What does the current mindfulness product landscape look like? How can we better understand how people use mindfulness today so that we can better design the mindfulness products of tomorrow? These were the questions underpinning our Future Mindfulness research project, delivered in partnership with Glasgow-based design studio AndThen and supported by Innovate UK.
Here you will find some highlights from the project and you can also request the the full set of research materials.
While many of the people inhabiting and travelling through these territories do share some motivations and beliefs, we found that there were clearly demarcated groups with their own sets of attitudes and behaviours. We called these groups Tribes and refined archetypal members of these Tribes which we called Chiefs.
‘Mindfulness helps me control my emotions and form better relationships.’
‘Sharing my knowledge of mindfulness will benefit my children as they grow up.’
Traditionalists are those who view mindfulness as a way of life. They are set in their perspectives and methods and have strong values. Although they practice alone, they enjoy sharing their wisdom with others.
‘New forms of meditation get me excited, I like to try out as many as I can.’
‘I spiritually believe in the benefits of mindfulness.’
Emotionalists are those who view mindfulness as an attitude towards life. They are mindful of their relationships and emotions. As good listeners, they seek new perspectives and methods in social situations.
‘Mindfulness is the therapy that I use to deal with past trauma and present illness.’
‘Mindfulness is the opposite of abuse.’
Prolonged self-carers are those who rely on mindfulness as a therapy. They view mindfulness as the opposite of abuse: a long-term solution to trauma. They seek ways to connect with others but may struggle with this.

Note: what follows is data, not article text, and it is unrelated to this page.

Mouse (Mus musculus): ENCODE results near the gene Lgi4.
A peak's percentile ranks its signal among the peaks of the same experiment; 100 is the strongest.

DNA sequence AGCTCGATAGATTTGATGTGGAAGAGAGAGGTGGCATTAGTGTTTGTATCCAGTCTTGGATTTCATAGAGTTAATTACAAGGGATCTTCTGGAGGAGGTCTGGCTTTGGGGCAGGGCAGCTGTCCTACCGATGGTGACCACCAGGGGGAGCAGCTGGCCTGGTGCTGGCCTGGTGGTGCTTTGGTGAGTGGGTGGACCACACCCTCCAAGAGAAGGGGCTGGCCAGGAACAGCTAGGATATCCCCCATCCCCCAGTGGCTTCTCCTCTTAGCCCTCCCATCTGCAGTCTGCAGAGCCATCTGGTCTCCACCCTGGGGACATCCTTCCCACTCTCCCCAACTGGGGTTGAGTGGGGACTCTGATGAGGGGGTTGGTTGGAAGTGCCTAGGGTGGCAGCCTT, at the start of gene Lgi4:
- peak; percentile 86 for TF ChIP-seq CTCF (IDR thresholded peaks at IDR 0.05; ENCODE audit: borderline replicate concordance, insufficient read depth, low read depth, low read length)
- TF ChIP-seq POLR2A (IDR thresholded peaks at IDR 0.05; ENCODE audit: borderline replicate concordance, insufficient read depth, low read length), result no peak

‘I use apps to meditate but I don’t know if I’m doing it right. I have questions.’
‘The thought of going to group meditation is too intimidating.’
In the moment self-carers are those who rely on mindfulness to cope with moments of anxiety or stress. They use meditation apps to seek self-help and are most comfortable when alone. Their meditation practice is irregular.
‘I use meditation to solve problems in my life.’
‘Mindfulness makes me more confident and acceptant of my insecurities.’
Sudden self-carers are those who discover mindfulness as a tool to cope with short-term stress during a sudden moment of crisis. They seek to gain confidence and control.
‘I have exhausted the app material and now I’m looking for the next thing.’
‘I am ‘mindful’ even through I don’t formally meditate.’
The inwardly conscious are those who question their values and place within society. As quiet activists, they are not outspoken enough to voice their opinions. To them, mindfulness represents an alternative perspective.
‘Sometimes I get bored of meditating.’
‘I want people to know I practice mindfulness and to be associated with the brand.‘
The outwardly conscious are those who are absorbed by a media-driven society. They use mindfulness as a way to project an intriguing, alternative image of themselves and gain integrity when voicing their opinions.
‘My mindfulness and fitness practice are separate. They do not influence each other.’
‘I expect to see quick returns from practicing mindfulness.’
High achievers are those whose lives are fast-paced and career-driven. They use mindfulness as a tool to achieve more and maximise their potential. Using apps as guidance they schedule time to meditate.
‘I use mindfulness as a tool to reach my full potential.’
‘I have adopted Buddhist principles without seeing them as such.’
Wise mentors are those who were originally sold by the goal-driven benefits of meditation, but are now looking to understand mindfulness on a deeper level.
We believe that everyone gets better when research is shared. Therefore beyond the highlights on this page, we are making available a detailed and rich set of Materials which not only give you the full versions of the Isles, Tribes and Chiefs, but also shares an extensive list of Pain Points, Behaviours and Attitudes found within the mindfulness audience as well as notes on our research process.